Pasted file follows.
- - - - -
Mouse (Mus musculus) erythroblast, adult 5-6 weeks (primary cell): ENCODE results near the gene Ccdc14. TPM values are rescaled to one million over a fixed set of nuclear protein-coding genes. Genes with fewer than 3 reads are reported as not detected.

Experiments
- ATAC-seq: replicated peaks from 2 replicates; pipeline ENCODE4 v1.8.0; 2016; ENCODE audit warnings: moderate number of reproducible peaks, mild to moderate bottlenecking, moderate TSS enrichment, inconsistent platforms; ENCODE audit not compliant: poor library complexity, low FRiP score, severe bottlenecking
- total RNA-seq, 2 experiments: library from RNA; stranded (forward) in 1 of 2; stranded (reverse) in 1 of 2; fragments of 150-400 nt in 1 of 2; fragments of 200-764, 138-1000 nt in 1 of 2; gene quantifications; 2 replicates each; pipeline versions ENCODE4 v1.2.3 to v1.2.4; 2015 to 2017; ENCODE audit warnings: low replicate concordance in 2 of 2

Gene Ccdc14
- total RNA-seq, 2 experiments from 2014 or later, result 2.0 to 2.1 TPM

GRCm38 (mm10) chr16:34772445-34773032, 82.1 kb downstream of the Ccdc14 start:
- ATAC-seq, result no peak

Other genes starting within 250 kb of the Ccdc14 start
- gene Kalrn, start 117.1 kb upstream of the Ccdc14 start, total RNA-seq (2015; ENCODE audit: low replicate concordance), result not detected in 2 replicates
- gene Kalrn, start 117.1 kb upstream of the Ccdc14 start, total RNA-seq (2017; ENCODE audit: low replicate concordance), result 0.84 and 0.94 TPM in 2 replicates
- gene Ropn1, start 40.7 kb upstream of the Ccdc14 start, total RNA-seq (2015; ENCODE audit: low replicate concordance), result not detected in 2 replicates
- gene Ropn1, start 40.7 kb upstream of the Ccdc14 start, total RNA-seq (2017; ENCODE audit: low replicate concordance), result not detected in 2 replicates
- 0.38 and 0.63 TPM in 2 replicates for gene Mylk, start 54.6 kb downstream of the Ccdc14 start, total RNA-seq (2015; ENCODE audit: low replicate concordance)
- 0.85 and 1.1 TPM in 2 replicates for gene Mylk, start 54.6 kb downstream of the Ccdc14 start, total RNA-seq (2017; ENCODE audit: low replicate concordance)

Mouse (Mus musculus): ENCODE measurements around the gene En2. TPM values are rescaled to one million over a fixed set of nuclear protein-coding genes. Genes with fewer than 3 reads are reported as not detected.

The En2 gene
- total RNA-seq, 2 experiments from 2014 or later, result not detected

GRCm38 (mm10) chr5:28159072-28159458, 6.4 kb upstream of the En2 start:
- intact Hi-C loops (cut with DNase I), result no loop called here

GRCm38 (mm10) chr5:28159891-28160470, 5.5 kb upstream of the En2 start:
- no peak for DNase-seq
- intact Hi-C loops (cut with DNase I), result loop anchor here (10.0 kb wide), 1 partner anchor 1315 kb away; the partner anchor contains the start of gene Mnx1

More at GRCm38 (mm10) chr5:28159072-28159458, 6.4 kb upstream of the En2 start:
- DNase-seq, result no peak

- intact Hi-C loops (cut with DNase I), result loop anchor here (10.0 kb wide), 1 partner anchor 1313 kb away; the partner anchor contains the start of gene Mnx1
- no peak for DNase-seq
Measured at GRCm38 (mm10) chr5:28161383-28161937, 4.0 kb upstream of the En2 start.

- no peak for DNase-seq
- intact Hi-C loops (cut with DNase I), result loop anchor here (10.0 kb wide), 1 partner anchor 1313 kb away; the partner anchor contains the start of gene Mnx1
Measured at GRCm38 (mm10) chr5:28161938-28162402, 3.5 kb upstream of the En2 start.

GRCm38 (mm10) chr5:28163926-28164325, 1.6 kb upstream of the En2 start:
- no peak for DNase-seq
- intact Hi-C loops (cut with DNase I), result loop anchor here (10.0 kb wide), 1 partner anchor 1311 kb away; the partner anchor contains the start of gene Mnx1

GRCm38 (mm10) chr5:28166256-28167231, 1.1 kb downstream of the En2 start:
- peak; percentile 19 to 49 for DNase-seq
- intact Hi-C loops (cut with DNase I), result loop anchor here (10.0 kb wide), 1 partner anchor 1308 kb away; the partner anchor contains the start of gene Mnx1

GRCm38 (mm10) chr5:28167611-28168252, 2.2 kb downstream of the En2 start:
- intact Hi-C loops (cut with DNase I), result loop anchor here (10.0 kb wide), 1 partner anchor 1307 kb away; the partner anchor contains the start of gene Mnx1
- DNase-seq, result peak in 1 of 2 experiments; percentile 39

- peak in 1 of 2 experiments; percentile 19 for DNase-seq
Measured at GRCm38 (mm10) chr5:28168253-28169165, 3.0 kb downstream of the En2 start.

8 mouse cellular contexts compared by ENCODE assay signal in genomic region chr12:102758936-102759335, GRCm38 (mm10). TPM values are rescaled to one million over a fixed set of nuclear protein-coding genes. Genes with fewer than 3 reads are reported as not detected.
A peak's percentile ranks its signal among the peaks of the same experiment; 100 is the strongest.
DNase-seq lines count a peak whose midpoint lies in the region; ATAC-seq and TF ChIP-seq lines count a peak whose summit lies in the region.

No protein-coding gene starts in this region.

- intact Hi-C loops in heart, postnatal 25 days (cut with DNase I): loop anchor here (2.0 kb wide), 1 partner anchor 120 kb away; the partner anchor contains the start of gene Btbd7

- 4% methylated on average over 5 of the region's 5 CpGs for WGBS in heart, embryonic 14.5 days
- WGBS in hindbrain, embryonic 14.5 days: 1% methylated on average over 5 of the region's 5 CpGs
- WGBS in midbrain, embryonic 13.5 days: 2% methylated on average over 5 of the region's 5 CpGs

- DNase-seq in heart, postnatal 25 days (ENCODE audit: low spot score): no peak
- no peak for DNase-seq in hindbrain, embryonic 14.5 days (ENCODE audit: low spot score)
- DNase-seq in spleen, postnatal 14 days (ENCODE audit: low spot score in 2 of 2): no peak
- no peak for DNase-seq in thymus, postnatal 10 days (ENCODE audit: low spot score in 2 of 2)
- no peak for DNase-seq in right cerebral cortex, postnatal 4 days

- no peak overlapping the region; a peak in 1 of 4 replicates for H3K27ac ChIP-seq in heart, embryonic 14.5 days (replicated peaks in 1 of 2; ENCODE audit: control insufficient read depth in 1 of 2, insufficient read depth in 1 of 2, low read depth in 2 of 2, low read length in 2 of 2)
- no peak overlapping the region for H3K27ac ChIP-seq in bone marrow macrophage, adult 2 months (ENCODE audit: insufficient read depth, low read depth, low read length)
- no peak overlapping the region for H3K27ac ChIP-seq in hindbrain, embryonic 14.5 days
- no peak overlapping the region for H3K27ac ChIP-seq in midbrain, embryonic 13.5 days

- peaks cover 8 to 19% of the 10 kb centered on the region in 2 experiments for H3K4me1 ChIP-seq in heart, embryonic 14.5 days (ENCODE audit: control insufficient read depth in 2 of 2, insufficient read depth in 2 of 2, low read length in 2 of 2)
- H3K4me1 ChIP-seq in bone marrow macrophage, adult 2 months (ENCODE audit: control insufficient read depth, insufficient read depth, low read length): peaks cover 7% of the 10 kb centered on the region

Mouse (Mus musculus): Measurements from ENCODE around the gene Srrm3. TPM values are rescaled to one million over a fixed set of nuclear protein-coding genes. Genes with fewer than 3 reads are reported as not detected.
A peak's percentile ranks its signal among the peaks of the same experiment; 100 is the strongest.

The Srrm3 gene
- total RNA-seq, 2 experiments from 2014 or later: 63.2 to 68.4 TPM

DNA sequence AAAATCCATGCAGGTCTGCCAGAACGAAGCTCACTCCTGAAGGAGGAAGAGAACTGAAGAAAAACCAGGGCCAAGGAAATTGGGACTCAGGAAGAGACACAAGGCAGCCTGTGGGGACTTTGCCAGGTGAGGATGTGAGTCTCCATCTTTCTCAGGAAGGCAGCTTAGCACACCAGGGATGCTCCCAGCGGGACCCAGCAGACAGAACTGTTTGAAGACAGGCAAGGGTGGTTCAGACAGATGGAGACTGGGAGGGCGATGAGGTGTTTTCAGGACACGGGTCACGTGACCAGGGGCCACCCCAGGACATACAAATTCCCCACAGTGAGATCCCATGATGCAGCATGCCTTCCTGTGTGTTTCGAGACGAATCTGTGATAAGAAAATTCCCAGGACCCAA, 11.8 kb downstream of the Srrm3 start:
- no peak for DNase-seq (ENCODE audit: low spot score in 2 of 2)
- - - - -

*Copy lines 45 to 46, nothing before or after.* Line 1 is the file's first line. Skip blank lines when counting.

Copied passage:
DNase-seq lines count a peak whose midpoint lies in the region; ATAC-seq and TF ChIP-seq lines count a peak whose summit lies in the region.

No protein-coding gene starts in this region.